copyright 1984 by V Autumn, S Scherf, and K Autumn

Wednesday, January 23, 2013

Important Notice

This advertisement appeared in issue #109 of Dragon (May 1986).  Somebody footed the bill for a full-page ad, so consider the message carefully.

What noble intent!  What profound sentiment!  Alas, despite their enthusiasm, the PARAGON SOCIETY FOR WARGAMERS was not “credited for making the most revolutionary impact on the industry” or any impact for that matter.  In fact, other than this advertisement, there is very little – if anything – that we can attribute to the society.

Obviously, the society (the only non profit gaming association of its kind) presented itself as an established entity – something that had been around (albeit covertly) for years.  They even claim to have registered trademarks on the PARAGON SYSTEM and – what I assume is a setting – the Amaranthine Universe (although the spelling is inconsistent*).  Perhaps the society should have designed a logo to better convince readers they were a going concern.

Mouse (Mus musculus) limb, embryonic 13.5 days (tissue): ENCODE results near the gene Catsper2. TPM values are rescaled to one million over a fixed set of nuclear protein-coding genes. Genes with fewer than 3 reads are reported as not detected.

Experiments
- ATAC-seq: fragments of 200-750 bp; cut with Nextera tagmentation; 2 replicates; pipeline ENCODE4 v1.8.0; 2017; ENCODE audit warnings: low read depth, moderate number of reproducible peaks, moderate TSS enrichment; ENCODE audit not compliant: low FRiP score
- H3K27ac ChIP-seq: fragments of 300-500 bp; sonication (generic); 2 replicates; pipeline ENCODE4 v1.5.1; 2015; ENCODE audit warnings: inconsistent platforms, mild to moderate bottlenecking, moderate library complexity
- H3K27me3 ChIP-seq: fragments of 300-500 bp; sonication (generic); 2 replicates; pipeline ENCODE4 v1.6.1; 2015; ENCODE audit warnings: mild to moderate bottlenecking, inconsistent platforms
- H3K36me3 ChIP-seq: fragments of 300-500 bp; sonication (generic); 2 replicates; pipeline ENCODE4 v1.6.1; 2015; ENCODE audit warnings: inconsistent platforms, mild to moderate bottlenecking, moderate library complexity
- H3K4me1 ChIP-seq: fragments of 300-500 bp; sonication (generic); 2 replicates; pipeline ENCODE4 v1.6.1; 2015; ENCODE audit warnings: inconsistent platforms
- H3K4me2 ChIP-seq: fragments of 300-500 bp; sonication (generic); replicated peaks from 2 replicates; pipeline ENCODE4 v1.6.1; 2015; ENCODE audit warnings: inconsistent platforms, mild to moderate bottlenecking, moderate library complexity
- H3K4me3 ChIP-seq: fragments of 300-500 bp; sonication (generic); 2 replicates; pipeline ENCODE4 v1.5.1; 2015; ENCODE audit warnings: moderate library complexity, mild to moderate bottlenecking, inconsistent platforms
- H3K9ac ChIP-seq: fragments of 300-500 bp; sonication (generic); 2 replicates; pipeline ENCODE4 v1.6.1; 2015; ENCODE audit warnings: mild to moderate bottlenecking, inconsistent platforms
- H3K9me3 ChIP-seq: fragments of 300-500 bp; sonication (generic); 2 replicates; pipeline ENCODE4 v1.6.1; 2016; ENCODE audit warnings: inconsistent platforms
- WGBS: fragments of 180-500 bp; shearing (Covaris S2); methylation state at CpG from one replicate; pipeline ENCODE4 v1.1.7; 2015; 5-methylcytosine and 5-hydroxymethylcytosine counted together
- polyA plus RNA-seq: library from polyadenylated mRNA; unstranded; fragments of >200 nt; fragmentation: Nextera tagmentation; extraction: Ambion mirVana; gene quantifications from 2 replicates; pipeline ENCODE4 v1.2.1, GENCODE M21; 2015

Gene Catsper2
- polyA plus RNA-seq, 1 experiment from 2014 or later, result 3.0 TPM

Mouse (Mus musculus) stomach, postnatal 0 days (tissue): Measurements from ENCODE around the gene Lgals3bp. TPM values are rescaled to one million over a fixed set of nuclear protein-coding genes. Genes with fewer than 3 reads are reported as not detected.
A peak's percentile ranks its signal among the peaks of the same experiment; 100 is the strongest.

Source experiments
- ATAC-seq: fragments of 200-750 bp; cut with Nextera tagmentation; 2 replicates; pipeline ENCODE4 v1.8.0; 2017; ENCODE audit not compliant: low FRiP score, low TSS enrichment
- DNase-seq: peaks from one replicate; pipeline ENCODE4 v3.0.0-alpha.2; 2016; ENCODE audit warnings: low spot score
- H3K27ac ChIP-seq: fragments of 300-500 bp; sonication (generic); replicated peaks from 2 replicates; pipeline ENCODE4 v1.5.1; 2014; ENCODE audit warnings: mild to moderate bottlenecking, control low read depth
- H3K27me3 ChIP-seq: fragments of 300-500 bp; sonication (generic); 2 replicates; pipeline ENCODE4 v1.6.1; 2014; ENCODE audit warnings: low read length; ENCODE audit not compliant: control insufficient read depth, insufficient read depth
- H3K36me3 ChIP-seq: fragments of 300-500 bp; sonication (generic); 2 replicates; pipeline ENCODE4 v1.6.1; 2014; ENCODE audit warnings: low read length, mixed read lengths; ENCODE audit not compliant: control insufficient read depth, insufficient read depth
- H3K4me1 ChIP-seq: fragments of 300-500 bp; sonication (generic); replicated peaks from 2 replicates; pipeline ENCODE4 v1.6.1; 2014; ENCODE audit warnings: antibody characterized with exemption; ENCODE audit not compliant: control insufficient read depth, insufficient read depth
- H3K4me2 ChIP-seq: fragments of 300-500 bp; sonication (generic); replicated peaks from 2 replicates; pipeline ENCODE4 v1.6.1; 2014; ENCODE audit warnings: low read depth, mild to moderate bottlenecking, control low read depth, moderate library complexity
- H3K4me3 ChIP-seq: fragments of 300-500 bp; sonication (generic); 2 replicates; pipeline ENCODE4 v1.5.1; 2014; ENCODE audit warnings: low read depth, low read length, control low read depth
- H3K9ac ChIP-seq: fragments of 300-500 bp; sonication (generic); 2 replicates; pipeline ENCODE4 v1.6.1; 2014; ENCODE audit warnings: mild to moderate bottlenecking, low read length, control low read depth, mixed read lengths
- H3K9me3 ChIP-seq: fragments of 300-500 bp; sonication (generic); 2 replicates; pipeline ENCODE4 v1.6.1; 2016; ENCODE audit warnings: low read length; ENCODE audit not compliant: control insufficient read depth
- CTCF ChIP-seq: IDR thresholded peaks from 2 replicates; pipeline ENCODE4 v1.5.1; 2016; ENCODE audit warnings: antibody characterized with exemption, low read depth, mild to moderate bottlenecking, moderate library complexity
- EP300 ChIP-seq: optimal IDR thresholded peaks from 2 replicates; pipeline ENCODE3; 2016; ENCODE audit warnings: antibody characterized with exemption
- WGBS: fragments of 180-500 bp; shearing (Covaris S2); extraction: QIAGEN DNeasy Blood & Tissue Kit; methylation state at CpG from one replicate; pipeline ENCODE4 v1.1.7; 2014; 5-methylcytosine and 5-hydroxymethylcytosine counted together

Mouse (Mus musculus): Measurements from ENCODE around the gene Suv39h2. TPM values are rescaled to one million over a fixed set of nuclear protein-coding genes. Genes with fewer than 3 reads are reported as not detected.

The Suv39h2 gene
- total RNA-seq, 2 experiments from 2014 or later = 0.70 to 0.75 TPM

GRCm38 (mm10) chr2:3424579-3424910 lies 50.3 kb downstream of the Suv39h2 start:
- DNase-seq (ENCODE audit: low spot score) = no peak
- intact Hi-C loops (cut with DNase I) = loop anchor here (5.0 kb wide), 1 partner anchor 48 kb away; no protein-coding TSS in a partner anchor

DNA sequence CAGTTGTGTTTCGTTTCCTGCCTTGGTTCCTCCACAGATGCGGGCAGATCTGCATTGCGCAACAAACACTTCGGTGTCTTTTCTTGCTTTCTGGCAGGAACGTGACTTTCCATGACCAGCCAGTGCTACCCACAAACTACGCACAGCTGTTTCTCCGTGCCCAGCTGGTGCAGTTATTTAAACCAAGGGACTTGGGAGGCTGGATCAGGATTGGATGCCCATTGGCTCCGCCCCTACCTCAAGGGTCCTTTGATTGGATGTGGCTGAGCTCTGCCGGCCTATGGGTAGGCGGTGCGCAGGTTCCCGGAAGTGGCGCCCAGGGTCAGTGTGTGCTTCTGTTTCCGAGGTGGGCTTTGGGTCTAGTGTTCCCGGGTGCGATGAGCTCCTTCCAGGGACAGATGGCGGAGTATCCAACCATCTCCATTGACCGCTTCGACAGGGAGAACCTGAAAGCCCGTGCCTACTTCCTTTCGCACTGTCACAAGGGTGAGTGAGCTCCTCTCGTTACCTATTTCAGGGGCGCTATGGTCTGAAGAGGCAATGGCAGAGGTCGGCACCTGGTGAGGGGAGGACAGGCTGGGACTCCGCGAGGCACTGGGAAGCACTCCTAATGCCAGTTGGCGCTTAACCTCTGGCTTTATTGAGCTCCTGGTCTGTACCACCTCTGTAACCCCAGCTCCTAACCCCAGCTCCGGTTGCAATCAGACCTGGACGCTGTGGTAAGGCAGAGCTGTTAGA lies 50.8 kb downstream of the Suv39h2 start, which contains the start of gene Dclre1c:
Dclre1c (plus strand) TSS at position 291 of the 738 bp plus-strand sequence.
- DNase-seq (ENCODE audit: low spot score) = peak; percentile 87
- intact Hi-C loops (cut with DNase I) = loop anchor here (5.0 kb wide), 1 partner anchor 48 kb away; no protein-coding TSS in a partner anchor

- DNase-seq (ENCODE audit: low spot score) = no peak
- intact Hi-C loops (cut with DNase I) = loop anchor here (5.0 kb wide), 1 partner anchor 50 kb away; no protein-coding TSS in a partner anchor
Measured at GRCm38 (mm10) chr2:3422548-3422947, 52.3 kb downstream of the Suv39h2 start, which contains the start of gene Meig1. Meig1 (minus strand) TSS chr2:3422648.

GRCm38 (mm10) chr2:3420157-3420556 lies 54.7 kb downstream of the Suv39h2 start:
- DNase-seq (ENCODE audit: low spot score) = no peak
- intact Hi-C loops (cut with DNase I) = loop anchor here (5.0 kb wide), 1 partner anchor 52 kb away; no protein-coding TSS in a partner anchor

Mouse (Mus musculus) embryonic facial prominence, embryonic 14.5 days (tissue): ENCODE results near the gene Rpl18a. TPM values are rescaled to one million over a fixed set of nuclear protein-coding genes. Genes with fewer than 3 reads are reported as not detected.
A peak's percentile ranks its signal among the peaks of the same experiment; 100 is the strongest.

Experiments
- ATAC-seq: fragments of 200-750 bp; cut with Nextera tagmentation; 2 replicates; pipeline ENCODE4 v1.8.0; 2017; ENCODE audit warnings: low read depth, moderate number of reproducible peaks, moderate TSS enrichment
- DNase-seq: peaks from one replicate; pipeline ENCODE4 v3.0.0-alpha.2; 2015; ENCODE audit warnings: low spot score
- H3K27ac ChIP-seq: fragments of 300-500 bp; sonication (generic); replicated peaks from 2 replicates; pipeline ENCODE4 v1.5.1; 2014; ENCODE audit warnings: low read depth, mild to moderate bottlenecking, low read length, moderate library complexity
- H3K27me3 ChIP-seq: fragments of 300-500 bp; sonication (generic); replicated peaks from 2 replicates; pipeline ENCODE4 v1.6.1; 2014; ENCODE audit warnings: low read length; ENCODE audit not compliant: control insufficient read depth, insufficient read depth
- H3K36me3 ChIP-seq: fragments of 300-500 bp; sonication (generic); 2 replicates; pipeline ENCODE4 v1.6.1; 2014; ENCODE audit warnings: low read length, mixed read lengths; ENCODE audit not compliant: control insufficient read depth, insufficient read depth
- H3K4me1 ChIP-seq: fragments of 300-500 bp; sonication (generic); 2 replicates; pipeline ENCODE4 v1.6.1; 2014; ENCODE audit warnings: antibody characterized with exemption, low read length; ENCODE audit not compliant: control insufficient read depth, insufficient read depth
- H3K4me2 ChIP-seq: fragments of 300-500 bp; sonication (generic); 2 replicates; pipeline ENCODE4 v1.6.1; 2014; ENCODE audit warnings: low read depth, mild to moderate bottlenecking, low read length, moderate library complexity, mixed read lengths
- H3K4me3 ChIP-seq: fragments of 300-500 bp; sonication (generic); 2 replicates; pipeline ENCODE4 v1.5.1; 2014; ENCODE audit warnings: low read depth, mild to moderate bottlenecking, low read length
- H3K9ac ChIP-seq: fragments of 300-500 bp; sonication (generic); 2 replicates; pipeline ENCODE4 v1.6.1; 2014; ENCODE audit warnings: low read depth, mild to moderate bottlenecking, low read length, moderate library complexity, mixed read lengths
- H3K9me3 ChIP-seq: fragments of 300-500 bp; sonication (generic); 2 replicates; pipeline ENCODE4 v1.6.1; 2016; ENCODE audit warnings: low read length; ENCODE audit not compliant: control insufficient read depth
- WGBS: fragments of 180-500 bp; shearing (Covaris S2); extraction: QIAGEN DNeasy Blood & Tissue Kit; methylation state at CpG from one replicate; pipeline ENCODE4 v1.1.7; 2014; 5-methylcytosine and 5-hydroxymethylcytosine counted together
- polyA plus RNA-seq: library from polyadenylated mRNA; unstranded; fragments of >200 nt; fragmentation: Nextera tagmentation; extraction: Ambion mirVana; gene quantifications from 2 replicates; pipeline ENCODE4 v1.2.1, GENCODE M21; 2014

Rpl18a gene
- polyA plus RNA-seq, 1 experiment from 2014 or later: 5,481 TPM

Readers might infer that the society has thousands of members; however, the notice doesn't actually claim that.  It merely states, “over 5000 gamers, working together,” can create quality products.  Maybe the society hoped that the ad would bring in five thousand memberships.  Regardless, thousands of gamers “working together” doesn't sound very practical, not in the information age and certainly not in the quaint era of 1986.

I'm curious as to how the system works; it is built on entirely new concepts after all.  Supposedly, it had a “Complete combat and magic system,” but – according to the last paragraph – the society was still playtesting.  Of course, had the system been perfected (and released to the public) it “would surely challenge the very foundation of the fantasy roleplaying populaion” – the very foundation!  “Each spell has over 100 combinations” – sounds kind of crunchy, but I would like to see what they managed to put together.